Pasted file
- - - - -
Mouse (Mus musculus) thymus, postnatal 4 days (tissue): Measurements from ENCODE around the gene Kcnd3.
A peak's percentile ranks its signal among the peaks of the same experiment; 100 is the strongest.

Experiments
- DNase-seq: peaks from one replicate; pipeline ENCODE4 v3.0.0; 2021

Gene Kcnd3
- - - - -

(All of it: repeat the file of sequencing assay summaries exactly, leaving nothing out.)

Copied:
Mouse (Mus musculus) thymus, postnatal 4 days (tissue): Measurements from ENCODE around the gene Kcnd3.
A peak's percentile ranks its signal among the peaks of the same experiment; 100 is the strongest.

Experiments
- DNase-seq: peaks from one replicate; pipeline ENCODE4 v3.0.0; 2021

Gene Kcnd3